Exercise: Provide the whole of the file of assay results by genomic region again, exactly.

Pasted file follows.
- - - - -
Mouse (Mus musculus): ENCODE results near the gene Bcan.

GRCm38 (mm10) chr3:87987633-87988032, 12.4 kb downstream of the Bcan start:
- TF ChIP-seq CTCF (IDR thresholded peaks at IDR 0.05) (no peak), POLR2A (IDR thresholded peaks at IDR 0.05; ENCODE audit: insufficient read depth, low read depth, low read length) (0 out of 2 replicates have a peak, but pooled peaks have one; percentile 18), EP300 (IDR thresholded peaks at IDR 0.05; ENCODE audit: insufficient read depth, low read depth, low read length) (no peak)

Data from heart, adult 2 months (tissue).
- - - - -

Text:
Mouse (Mus musculus): ENCODE results near the gene Bcan.

GRCm38 (mm10) chr3:87987633-87988032, 12.4 kb downstream of the Bcan start:
- TF ChIP-seq CTCF (IDR thresholded peaks at IDR 0.05) (no peak), POLR2A (IDR thresholded peaks at IDR 0.05; ENCODE audit: insufficient read depth, low read depth, low read length) (0 out of 2 replicates have a peak, but pooled peaks have one; percentile 18), EP300 (IDR thresholded peaks at IDR 0.05; ENCODE audit: insufficient read depth, low read depth, low read length) (no peak)

Data from heart, adult 2 months (tissue).